20. During all these tortures which involved standing for three, four, and five days, they ordinarily deprived a person of water. ...
21. Sleeplessness, which they quite failed to appreciate in medieval times. They did not understand how narrow are the limits within which a human being can preserve his personality intact. Sleeplessness (yes, combined with standing, thirst, bright light, terror, and the unknown -what other tortures are needed!?) befogs the reason, undermines the will, and the human being ceases to be himself...
Sleeplessness was a great form of torture: it left no visible marks and could not provide grounds for complaint even if an inspection-something unheard of anyway-were to strike on the morrow.
Hammer, you have a ready-made follow up. Have you seen the book meme that is floating around out there? How many conservatives do you think have that book on their book list right now? How many of these folks also have comments about how what Durbin talked about isn't torture.
By 2:54 PM, at
I like the show "24". The reason I like it is because the main character Jack Bauer will do anything and everything possible to catch the terrorist and keep Americans safe. He needed to sweat a guy who had vital information about a terrorist and Counter Terrorist Unit had to let him go. Jack jumps dude in the parking lot and starts off the interrogation by breaking a thumb. Guy gives up the information.
Point is that we are not playing hopscotch. We are dealing with terrorist killers who want us dead. We are not breaking their thumbs, but subjecting them to uncomfortable conditions to get information. What we supposed to do? Just beg? I don't get it.
By 5:48 PM, at
Wow. What a world Jack Bauer lives in. In the real world, you can be locked up in Gitmo for 3 years and interrogated day and night with no access to anyone outside the base.
A number of detainees have already been released from Guantanamo. Did the Bush administration really release a bunch of terrorist killers who want us dead? Or did they release a bunch of people who shouldn't have been detained in the first place?
In my opinion, the easiest case to prove in the country today would be a terrorism case. Any 1L should be able to convict a suspected terrorist just by showing up in court with her fly zipped up. The de facto burden would be on the defendant to prove beyond pretty much any doubt that he wasn't a threat to Americans.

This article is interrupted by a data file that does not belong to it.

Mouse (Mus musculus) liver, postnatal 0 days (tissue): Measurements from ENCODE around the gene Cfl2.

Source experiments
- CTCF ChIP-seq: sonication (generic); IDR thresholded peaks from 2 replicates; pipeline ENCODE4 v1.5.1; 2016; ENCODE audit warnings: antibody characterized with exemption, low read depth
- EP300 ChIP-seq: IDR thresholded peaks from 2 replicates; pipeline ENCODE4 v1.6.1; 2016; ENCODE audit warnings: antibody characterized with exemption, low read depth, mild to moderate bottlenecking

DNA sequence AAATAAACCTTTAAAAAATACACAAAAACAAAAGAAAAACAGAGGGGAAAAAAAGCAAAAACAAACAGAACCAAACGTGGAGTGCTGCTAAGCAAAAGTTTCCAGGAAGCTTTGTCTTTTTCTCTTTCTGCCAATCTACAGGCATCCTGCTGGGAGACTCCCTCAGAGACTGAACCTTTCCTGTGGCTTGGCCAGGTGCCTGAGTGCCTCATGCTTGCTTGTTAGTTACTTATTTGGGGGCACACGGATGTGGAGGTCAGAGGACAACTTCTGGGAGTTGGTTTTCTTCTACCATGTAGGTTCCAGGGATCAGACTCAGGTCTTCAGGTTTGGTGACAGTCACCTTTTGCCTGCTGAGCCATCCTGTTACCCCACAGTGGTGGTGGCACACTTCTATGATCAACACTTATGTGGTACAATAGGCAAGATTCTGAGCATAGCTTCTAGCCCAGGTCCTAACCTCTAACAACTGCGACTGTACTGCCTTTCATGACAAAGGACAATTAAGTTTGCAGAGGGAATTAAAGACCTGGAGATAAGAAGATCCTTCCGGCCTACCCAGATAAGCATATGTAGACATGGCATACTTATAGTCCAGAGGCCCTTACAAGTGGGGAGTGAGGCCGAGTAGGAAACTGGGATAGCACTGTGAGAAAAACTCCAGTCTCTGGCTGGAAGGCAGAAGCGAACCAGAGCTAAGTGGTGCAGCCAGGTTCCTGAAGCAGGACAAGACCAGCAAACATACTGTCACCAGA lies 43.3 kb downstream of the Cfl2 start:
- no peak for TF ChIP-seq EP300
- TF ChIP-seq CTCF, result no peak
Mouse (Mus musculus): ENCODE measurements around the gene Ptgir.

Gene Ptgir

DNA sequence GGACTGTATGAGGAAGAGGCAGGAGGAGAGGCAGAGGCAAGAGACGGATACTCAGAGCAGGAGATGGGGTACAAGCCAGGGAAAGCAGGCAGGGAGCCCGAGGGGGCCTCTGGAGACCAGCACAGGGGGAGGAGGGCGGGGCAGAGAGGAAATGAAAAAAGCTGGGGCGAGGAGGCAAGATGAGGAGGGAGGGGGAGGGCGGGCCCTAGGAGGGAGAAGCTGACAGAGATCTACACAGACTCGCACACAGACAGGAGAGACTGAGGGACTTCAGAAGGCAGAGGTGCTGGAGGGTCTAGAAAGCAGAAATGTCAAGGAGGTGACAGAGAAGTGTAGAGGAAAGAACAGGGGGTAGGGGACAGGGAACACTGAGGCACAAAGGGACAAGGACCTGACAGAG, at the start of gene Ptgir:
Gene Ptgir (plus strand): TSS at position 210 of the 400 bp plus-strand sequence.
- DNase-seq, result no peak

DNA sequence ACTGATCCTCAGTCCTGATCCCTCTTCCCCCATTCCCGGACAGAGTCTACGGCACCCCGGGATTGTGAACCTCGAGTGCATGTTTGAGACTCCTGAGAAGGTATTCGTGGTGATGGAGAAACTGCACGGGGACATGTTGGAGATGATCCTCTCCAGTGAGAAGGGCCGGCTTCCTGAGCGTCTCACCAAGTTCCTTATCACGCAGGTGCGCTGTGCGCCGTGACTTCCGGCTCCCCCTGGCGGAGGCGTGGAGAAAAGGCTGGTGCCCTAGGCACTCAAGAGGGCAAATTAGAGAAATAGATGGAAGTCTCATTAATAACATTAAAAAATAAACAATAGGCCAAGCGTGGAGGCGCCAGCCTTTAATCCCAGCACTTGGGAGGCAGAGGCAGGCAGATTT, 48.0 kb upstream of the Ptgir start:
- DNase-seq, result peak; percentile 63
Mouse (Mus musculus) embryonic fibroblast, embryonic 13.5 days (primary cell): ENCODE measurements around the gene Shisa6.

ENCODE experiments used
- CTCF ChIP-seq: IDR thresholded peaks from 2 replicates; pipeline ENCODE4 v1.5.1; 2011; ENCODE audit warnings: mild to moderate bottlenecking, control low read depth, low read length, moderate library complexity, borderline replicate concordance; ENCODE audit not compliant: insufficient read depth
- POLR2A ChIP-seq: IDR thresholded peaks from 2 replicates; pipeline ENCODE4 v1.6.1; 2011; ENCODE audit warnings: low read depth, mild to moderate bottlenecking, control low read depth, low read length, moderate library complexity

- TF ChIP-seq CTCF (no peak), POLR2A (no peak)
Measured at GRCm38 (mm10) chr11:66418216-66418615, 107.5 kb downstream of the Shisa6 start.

The Bush administration hasn't brought any such cases (Moussaoui pled out), so it's hard to test my hypothesis.
The detainees should have the right to prove that the army picked up the wrong guy. And, since there's no nuclear bomb counting down in Times Square right now, they should have that hearing before their thumbs are broken.
they should have that hearing before their thumbs are broken
Absolutely. We can get bogged down with arguments about the Geneva Convention, enemy combatants, stateless fighters, and so on, all the while ignoring this one thing: we ought to be better than that.
But please don't be making willy-nilly comparisons of Gitmo to the Gulag without at least mentioning the millions that died at the hand of Stalin.
As you say, Joseph, it's always worth remembering that millions of Russians died under Stalin, through a whole series of brutal activities. Only about 100 detainees have died in U.S. custody in the last couple of years, and none of the deaths have occured at Guantanamo.
This difference in scale is what makes the analogies to Hitler and Stalin inapt. That said, it's still right to oppose a relatively small wrong.
Hammer, I am sure you can look this up, but I think I heard that for these military trials it is proof beyond a reasonable doubt. I don't believe the burden is on the defense. There may even be a presumption of innocence. 60 Minutes had a very enlightening piece on the military lawyers who are suing Rumsfeld on behalf of their Gitmo clients. One of the things I do find disturbing is that once they are found not guilty the procedure is to hold them until the executive branch gives the okay to release them. But of course Rumsfeld says that many terrorists were released because they lied about their identity and we didn't catch it. Look, I do feel for the innocent people locked up in Gitmo, but I think we really need to err on the side of national security here.
By 7:07 PM, at
I heard that for these military trials it is proof beyond a reasonable doubt.
I don't speak for Hammer (obviously...), but he said "de facto," so I'm guessing he understands that.
Exactly right, Joseph. The actual burden would be on the state. In fact, however, I think most juries would be predisposed toward conviction. It's one thing for a juror to stroll over to a Michael Jackson victory party after the trial, but what kind of proof would it take to convince the average American to set free any person who might be linked to Al Qaeda?
The burden was on the state to prove that Tom Robinson was guilty beyond a reasonable doubt. Yes, To Kill a Mockingbird was fiction, but I think the truth was -- and probably is -- that it's very easy to get a conviction against a black man accused of raping a white woman in the American south.